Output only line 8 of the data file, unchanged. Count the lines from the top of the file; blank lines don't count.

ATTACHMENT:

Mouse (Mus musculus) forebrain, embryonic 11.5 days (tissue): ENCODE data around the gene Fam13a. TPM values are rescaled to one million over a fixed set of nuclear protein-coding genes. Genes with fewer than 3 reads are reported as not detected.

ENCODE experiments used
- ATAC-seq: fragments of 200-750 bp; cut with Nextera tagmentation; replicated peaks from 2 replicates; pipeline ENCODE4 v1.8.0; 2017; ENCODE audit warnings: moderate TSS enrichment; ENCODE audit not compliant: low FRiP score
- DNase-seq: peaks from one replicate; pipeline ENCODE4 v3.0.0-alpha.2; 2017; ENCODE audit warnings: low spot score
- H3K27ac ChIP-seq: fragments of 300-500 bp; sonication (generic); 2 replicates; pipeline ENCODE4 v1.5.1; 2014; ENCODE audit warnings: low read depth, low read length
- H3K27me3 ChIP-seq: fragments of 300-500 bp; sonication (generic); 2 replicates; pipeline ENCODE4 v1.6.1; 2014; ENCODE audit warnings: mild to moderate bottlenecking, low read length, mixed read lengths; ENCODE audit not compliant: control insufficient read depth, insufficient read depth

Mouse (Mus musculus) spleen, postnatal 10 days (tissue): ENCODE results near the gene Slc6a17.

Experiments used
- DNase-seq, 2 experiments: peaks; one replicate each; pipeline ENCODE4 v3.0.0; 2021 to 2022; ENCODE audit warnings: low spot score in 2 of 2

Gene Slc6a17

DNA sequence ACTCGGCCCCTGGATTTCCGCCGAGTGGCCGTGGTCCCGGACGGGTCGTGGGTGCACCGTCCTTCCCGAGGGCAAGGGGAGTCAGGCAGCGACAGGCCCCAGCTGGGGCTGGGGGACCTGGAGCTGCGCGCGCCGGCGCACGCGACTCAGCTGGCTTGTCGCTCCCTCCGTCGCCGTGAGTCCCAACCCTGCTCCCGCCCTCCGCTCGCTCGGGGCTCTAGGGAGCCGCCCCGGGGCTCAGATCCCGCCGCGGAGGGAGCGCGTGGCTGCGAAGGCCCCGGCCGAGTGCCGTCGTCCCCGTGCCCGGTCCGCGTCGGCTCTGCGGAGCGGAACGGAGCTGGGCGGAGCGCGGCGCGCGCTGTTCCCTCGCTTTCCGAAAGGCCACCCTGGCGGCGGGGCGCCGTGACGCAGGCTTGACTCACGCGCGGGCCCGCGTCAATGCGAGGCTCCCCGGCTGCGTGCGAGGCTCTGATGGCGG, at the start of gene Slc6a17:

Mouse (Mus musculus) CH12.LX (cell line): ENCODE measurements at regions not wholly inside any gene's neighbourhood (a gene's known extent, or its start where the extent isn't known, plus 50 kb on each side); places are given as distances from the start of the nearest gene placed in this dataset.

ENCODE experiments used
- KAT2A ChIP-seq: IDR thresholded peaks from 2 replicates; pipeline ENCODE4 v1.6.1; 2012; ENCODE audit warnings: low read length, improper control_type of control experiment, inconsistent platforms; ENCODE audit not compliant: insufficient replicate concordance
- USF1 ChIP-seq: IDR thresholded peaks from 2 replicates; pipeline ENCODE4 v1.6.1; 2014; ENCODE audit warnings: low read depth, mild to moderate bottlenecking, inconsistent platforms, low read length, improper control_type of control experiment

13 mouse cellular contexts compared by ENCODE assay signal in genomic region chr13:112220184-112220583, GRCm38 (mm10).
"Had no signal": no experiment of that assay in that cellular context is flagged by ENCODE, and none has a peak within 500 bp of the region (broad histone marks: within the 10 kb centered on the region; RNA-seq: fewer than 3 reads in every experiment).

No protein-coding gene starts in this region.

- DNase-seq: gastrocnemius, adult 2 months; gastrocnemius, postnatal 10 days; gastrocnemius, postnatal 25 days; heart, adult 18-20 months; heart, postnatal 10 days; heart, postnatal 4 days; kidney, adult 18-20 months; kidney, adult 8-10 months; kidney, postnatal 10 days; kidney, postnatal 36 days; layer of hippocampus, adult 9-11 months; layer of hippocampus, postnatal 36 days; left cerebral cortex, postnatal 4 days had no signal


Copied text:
Experiments used